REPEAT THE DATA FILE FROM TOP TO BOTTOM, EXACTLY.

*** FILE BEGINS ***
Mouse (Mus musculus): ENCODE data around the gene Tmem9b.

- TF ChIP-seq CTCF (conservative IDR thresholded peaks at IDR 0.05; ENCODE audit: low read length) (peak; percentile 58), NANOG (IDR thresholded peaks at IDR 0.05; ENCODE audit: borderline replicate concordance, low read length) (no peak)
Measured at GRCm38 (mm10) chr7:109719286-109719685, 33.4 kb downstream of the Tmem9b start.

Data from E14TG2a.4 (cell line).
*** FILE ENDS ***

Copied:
Mouse (Mus musculus): ENCODE data around the gene Tmem9b.

- TF ChIP-seq CTCF (conservative IDR thresholded peaks at IDR 0.05; ENCODE audit: low read length) (peak; percentile 58), NANOG (IDR thresholded peaks at IDR 0.05; ENCODE audit: borderline replicate concordance, low read length) (no peak)
Measured at GRCm38 (mm10) chr7:109719286-109719685, 33.4 kb downstream of the Tmem9b start.

Data from E14TG2a.4 (cell line).